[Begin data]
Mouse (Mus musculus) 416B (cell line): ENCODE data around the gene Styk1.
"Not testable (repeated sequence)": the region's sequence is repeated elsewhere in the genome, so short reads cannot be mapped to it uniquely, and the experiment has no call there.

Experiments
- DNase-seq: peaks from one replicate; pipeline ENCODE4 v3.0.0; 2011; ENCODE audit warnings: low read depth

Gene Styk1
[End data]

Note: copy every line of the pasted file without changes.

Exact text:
Mouse (Mus musculus) 416B (cell line): ENCODE data around the gene Styk1.
"Not testable (repeated sequence)": the region's sequence is repeated elsewhere in the genome, so short reads cannot be mapped to it uniquely, and the experiment has no call there.

Experiments
- DNase-seq: peaks from one replicate; pipeline ENCODE4 v3.0.0; 2011; ENCODE audit warnings: low read depth

Gene Styk1